The catalogue entry for this text has not been published as yet. Until then, a selection of data is made available below.

One of the best known theological writings by John Cassian, which purports to record the author’s interviews with the monks of Scetis (today, Wadi El Natrun, Egypt) on various topics relating to the contemplative life, ascetic practices and spirituality. The work was written in the 420s and one of its dedicatees is Pope Leo I.

Manuscript witnesses


Primary sources Text editions and/or modern translations – in whole or in part – along with publications containing additions and corrections, if known. Diplomatic editions, facsimiles and digital image reproductions of the manuscripts are not always listed here but may be found in entries for the relevant manuscripts. For historical purposes, early editions, transcriptions and translations are not excluded, even if their reliability does not meet modern standards.

[ed.] Migne, Jacques-Paul, Joannis Cassiani opera omnia, 2 vols, Patrologia Latina, 49, 1846.
Google Books – vol. 1: <link> Google Books – vol. 1: <link>
cols. 477–1328
Editions of Cassian’s works go back to the 16th and 17th centuries (e.g. 1559, 1575, 1616, 1628,1 642), but this development is not within the current project’s scope.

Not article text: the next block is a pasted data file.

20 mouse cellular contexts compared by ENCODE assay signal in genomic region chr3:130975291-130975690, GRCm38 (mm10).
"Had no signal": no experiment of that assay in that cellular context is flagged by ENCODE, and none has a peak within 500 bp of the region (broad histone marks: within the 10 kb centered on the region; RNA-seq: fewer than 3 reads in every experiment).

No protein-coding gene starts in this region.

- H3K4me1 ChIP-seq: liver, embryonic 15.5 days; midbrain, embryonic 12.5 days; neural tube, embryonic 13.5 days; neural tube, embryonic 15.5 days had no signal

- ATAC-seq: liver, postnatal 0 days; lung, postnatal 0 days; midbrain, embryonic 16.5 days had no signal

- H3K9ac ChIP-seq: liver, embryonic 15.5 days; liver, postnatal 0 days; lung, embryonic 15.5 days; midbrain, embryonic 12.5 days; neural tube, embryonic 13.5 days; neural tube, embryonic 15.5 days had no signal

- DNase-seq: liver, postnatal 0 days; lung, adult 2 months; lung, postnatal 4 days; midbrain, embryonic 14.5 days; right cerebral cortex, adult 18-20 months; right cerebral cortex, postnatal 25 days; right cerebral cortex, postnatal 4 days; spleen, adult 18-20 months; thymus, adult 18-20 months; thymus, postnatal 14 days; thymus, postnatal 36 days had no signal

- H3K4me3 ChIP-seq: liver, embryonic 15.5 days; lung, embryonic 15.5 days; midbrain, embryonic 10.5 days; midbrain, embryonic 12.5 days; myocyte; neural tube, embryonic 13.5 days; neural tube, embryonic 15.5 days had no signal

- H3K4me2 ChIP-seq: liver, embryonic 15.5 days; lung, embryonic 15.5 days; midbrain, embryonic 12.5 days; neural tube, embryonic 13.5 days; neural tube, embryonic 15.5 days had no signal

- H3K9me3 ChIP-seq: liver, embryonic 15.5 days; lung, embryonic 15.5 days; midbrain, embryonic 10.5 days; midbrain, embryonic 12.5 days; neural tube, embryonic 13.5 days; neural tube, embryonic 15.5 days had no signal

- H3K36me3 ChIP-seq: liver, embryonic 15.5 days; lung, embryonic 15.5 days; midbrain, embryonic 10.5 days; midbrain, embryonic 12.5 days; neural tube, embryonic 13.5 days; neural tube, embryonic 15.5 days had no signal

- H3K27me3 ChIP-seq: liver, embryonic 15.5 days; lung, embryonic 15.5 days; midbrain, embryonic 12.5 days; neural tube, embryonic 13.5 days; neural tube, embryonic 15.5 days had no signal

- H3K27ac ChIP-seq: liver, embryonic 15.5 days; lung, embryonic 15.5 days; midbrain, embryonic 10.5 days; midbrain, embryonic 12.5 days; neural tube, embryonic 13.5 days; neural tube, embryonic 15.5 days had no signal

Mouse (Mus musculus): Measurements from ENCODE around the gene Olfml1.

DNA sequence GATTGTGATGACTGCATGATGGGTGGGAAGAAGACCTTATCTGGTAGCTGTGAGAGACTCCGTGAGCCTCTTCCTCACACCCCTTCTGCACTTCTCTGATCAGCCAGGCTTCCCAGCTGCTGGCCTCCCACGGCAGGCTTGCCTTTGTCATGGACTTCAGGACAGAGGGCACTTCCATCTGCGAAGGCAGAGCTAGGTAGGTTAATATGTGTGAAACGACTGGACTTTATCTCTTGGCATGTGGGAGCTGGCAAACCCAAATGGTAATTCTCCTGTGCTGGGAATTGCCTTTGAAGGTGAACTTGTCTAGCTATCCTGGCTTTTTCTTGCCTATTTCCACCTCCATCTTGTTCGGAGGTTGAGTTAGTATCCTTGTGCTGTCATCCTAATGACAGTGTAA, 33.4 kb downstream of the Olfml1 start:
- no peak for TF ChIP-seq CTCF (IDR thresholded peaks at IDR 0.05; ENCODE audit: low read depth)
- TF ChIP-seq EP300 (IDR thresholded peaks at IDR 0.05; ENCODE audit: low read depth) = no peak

Secondary sources (select)

Diem, Albrecht, Monastic manuscript project, Online, ?–present. URL: <>. 
The Monastic Manuscript Project is a database of descriptions of manuscripts that contain texts relevant for the study of early medieval monasticism, especially monastic rules, ascetic treatises, vitae patrum-texts and texts related to monastic reforms. We provide lists of manuscripts for each of these texts, which are linked to manuscript descriptions. The purpose is to offer a tool for reconstructing not only the manuscript dissemination of early medieval monastic texts but also to give access to the specific contexts in which a text appears.The database supports current edition projects and draws attention to understudied texts and the transmission of fragments, excerpts and florilegia. It is designed to facilitate the work of students and scholars who are interested in the history and reception of texts and who want to work with manuscripts rather than rely on modern editions.